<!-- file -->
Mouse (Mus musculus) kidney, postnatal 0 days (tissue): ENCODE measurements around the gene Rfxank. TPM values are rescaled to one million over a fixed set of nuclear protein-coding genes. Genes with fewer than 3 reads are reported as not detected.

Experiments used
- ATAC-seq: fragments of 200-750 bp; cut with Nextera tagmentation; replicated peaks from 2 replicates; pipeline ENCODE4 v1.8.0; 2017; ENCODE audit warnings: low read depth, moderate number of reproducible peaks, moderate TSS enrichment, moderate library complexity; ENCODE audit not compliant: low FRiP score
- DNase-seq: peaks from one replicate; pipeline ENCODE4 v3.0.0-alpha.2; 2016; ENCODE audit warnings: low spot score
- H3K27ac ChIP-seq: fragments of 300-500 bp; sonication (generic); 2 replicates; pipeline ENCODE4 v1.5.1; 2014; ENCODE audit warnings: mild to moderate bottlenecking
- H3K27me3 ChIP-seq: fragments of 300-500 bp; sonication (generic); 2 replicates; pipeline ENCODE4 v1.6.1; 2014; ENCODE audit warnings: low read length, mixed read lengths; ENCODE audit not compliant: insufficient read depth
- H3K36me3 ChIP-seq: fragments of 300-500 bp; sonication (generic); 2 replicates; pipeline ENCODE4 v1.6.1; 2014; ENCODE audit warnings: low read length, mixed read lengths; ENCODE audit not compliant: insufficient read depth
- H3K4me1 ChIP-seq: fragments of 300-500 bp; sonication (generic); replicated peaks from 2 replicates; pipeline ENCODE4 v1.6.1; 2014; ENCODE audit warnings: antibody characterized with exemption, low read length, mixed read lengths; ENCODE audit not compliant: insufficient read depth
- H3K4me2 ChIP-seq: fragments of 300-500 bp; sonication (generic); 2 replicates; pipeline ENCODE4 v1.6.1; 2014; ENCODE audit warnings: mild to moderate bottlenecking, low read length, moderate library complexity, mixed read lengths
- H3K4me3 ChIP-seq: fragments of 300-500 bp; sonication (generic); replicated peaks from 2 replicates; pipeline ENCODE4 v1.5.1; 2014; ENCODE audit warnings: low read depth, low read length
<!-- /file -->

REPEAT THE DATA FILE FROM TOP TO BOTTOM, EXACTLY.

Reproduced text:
Mouse (Mus musculus) kidney, postnatal 0 days (tissue): ENCODE measurements around the gene Rfxank. TPM values are rescaled to one million over a fixed set of nuclear protein-coding genes. Genes with fewer than 3 reads are reported as not detected.

Experiments used
- ATAC-seq: fragments of 200-750 bp; cut with Nextera tagmentation; replicated peaks from 2 replicates; pipeline ENCODE4 v1.8.0; 2017; ENCODE audit warnings: low read depth, moderate number of reproducible peaks, moderate TSS enrichment, moderate library complexity; ENCODE audit not compliant: low FRiP score
- DNase-seq: peaks from one replicate; pipeline ENCODE4 v3.0.0-alpha.2; 2016; ENCODE audit warnings: low spot score
- H3K27ac ChIP-seq: fragments of 300-500 bp; sonication (generic); 2 replicates; pipeline ENCODE4 v1.5.1; 2014; ENCODE audit warnings: mild to moderate bottlenecking
- H3K27me3 ChIP-seq: fragments of 300-500 bp; sonication (generic); 2 replicates; pipeline ENCODE4 v1.6.1; 2014; ENCODE audit warnings: low read length, mixed read lengths; ENCODE audit not compliant: insufficient read depth
- H3K36me3 ChIP-seq: fragments of 300-500 bp; sonication (generic); 2 replicates; pipeline ENCODE4 v1.6.1; 2014; ENCODE audit warnings: low read length, mixed read lengths; ENCODE audit not compliant: insufficient read depth
- H3K4me1 ChIP-seq: fragments of 300-500 bp; sonication (generic); replicated peaks from 2 replicates; pipeline ENCODE4 v1.6.1; 2014; ENCODE audit warnings: antibody characterized with exemption, low read length, mixed read lengths; ENCODE audit not compliant: insufficient read depth
- H3K4me2 ChIP-seq: fragments of 300-500 bp; sonication (generic); 2 replicates; pipeline ENCODE4 v1.6.1; 2014; ENCODE audit warnings: mild to moderate bottlenecking, low read length, moderate library complexity, mixed read lengths
- H3K4me3 ChIP-seq: fragments of 300-500 bp; sonication (generic); replicated peaks from 2 replicates; pipeline ENCODE4 v1.5.1; 2014; ENCODE audit warnings: low read depth, low read length